Time to Unplug and Reach out?
view from the top
Time to Unplug and Reach out?
Revisit the “old school” to get the most out of your marketing program.
Gary Gerber, O.D.
Is it time to unplug your marketing? While I advocate Internet-based marketing, I think it's time to revisit some basics of other “forgotten” methods that can still work for your practice.
Twitter, Facebook and other social media sites, along with search engine optimization, are very hot topics right now — as they should be. As we are a wired society, O.D.s must pay close attention to all aspects of their web presence.
But, don't forget that an “antiquated” snail mailing can still work wonders. And realize that people still watch TV, have telephones and listen to the radio. A consistent message, delivered via multiple channels, usually pays the highest dividends. So, while it's not always easy to get someone reading a direct mail piece to visit your website or to get a TV viewer to call your office, that doesn't mean you should put all your marketing dollars in the online basket.
The “direct” approach
Under the heading of “zigging while others are zagging” consider a new low-tech approach to your marketing by revisiting direct mail. One advantage is that, unlike e-mail, it's a bit more work to “delete” it. Yes, it can go straight into the recycle bin, but it requires that it be handled first, and if the message on the outside is captivating enough (just like the subject line on an e-mail) you stand a chance of it being opened — especially when you mail to your own patients.
As with e-mail, improve your open rate by testing various messages. For example, if you want to send an e-mail to prospective patients about an upcoming trunk show, you could experiment with various subject lines and messages (for example, “offer” vs. “no offer”). If you had a list of 5,000 people, you could send two test messages to 100 people each and track the open rates. Direct mail can be used the same way. Instead of sending out all 5,000 pieces at once, test various messages with a smaller subset of prospects. In fact, the very concept of testing e-mail open rates has its origins in direct mail.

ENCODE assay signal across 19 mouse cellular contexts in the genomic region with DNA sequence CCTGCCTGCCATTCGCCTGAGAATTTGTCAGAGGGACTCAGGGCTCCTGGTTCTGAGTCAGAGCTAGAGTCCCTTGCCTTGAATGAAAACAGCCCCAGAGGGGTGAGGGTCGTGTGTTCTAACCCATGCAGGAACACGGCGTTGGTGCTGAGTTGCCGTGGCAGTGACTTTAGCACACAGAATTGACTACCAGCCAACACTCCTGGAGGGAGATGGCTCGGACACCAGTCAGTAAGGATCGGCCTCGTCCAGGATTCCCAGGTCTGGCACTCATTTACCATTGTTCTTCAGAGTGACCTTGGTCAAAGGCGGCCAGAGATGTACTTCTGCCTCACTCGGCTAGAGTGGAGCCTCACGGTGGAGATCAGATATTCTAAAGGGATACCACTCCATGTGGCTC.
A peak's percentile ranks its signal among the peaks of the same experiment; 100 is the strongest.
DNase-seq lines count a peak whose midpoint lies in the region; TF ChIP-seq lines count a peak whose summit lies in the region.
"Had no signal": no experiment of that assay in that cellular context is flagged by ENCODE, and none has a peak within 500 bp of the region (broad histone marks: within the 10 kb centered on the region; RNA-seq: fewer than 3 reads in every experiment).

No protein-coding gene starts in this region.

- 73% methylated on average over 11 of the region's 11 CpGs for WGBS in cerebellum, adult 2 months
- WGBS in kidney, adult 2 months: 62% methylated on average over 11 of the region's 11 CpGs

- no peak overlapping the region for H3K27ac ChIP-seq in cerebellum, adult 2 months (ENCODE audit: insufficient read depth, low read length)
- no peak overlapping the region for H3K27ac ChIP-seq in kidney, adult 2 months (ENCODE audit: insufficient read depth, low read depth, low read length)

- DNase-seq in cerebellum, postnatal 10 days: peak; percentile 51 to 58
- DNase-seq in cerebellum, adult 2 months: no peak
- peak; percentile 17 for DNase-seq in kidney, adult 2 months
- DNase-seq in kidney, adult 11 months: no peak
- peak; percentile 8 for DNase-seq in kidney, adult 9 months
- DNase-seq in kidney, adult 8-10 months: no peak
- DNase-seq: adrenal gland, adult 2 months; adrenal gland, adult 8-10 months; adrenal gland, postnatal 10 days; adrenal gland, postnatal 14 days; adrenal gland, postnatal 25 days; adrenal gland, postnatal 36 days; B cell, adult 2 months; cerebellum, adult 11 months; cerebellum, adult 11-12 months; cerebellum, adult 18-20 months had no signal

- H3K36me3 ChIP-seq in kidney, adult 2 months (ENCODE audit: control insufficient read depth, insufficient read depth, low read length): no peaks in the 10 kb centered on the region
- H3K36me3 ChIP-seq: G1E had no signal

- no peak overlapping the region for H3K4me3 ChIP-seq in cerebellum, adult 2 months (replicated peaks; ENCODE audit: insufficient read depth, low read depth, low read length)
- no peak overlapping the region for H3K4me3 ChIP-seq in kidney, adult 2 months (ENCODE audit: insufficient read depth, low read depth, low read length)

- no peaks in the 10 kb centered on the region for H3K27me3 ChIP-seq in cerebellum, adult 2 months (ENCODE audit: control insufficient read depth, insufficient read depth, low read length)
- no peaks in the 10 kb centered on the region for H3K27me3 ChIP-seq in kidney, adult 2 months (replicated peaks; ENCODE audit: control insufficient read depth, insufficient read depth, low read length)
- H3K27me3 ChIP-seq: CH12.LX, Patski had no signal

On the air
Test TV and radio in reverse. That is, use your existing patient base and e-mail them a test ad for an upcoming radio or TV campaign. Using your own patients as an ad hoc online focus group can increase the response rate of your advertising. You'll also get a good feel regarding how to parse your marketing dollars between wired and unwired media.
Once you've experimented with various wired vs. non-wired techniques, you'll get a sense of what messages work best in which media. Usually a well thought out mix of media is your best bet. Be aware, however, that some patients have very strong preferences. So, ask your patients how they would like to be communicated with in the future — and of course, measure those responses. For example, if your current recall system is snail mail-based, ask patients if they'd prefer to continue with that vs. e-mail or text messages. However, once you make a change, make sure to measure the results. While patients might say they prefer to be contacted via text instead of snail mail, they might not necessarily respond as actively as with snail mail.
What's old is new again and what's new can be mixed in with what's old. OM
DR. GERBER IS THE PRESIDENT OF THE POWER PRACTICE, A COMPANY SPECIALIZING IN MAKING OPTOMETRISTS MORE PROFITABLE. LEARN MORE AT WWW.POWERPRACTICE.COM, OR CALL DR. GERBER AT (800) 867-9303.
Optometric Management, Issue: December 2010